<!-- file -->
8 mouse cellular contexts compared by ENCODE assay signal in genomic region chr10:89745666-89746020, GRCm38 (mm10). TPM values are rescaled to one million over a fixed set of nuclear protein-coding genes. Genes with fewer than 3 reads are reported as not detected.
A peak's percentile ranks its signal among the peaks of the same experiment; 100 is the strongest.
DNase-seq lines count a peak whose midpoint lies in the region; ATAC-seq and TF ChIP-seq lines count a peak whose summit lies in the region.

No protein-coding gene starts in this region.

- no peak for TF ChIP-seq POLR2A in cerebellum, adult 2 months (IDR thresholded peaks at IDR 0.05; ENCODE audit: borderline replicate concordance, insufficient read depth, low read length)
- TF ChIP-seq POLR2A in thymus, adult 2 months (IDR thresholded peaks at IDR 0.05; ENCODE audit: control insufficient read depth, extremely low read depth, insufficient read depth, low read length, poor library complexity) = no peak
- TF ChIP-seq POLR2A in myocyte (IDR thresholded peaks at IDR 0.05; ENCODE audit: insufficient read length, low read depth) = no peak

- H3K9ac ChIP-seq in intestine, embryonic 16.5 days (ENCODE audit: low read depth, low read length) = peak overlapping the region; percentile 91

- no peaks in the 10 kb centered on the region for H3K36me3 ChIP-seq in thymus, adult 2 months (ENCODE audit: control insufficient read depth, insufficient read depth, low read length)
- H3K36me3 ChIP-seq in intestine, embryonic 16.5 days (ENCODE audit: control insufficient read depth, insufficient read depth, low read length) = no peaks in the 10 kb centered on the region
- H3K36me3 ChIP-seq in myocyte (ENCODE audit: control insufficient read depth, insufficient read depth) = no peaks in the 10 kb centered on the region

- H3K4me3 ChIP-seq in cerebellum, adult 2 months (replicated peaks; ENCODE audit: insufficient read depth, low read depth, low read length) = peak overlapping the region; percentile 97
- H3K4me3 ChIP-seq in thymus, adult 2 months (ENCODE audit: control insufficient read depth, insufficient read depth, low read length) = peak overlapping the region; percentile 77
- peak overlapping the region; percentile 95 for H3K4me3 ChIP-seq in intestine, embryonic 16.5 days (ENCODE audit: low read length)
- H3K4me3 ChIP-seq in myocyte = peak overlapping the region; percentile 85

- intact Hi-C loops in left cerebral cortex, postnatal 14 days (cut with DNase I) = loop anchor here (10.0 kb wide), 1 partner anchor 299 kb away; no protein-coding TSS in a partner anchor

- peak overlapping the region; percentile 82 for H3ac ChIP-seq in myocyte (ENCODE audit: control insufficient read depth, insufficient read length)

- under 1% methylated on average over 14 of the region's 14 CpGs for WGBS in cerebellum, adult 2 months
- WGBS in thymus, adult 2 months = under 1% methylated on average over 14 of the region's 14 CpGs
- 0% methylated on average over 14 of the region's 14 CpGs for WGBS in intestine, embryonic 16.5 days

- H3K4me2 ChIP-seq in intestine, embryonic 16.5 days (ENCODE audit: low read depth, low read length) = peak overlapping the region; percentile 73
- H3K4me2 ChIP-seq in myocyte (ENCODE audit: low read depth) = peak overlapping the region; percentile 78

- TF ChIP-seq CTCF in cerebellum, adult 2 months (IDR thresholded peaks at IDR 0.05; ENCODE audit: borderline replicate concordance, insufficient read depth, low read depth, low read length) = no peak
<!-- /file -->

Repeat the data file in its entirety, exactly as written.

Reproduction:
8 mouse cellular contexts compared by ENCODE assay signal in genomic region chr10:89745666-89746020, GRCm38 (mm10). TPM values are rescaled to one million over a fixed set of nuclear protein-coding genes. Genes with fewer than 3 reads are reported as not detected.
A peak's percentile ranks its signal among the peaks of the same experiment; 100 is the strongest.
DNase-seq lines count a peak whose midpoint lies in the region; ATAC-seq and TF ChIP-seq lines count a peak whose summit lies in the region.

No protein-coding gene starts in this region.

- no peak for TF ChIP-seq POLR2A in cerebellum, adult 2 months (IDR thresholded peaks at IDR 0.05; ENCODE audit: borderline replicate concordance, insufficient read depth, low read length)
- TF ChIP-seq POLR2A in thymus, adult 2 months (IDR thresholded peaks at IDR 0.05; ENCODE audit: control insufficient read depth, extremely low read depth, insufficient read depth, low read length, poor library complexity) = no peak
- TF ChIP-seq POLR2A in myocyte (IDR thresholded peaks at IDR 0.05; ENCODE audit: insufficient read length, low read depth) = no peak

- H3K9ac ChIP-seq in intestine, embryonic 16.5 days (ENCODE audit: low read depth, low read length) = peak overlapping the region; percentile 91

- no peaks in the 10 kb centered on the region for H3K36me3 ChIP-seq in thymus, adult 2 months (ENCODE audit: control insufficient read depth, insufficient read depth, low read length)
- H3K36me3 ChIP-seq in intestine, embryonic 16.5 days (ENCODE audit: control insufficient read depth, insufficient read depth, low read length) = no peaks in the 10 kb centered on the region
- H3K36me3 ChIP-seq in myocyte (ENCODE audit: control insufficient read depth, insufficient read depth) = no peaks in the 10 kb centered on the region

- H3K4me3 ChIP-seq in cerebellum, adult 2 months (replicated peaks; ENCODE audit: insufficient read depth, low read depth, low read length) = peak overlapping the region; percentile 97
- H3K4me3 ChIP-seq in thymus, adult 2 months (ENCODE audit: control insufficient read depth, insufficient read depth, low read length) = peak overlapping the region; percentile 77
- peak overlapping the region; percentile 95 for H3K4me3 ChIP-seq in intestine, embryonic 16.5 days (ENCODE audit: low read length)
- H3K4me3 ChIP-seq in myocyte = peak overlapping the region; percentile 85

- intact Hi-C loops in left cerebral cortex, postnatal 14 days (cut with DNase I) = loop anchor here (10.0 kb wide), 1 partner anchor 299 kb away; no protein-coding TSS in a partner anchor

- peak overlapping the region; percentile 82 for H3ac ChIP-seq in myocyte (ENCODE audit: control insufficient read depth, insufficient read length)

- under 1% methylated on average over 14 of the region's 14 CpGs for WGBS in cerebellum, adult 2 months
- WGBS in thymus, adult 2 months = under 1% methylated on average over 14 of the region's 14 CpGs
- 0% methylated on average over 14 of the region's 14 CpGs for WGBS in intestine, embryonic 16.5 days

- H3K4me2 ChIP-seq in intestine, embryonic 16.5 days (ENCODE audit: low read depth, low read length) = peak overlapping the region; percentile 73
- H3K4me2 ChIP-seq in myocyte (ENCODE audit: low read depth) = peak overlapping the region; percentile 78

- TF ChIP-seq CTCF in cerebellum, adult 2 months (IDR thresholded peaks at IDR 0.05; ENCODE audit: borderline replicate concordance, insufficient read depth, low read depth, low read length) = no peak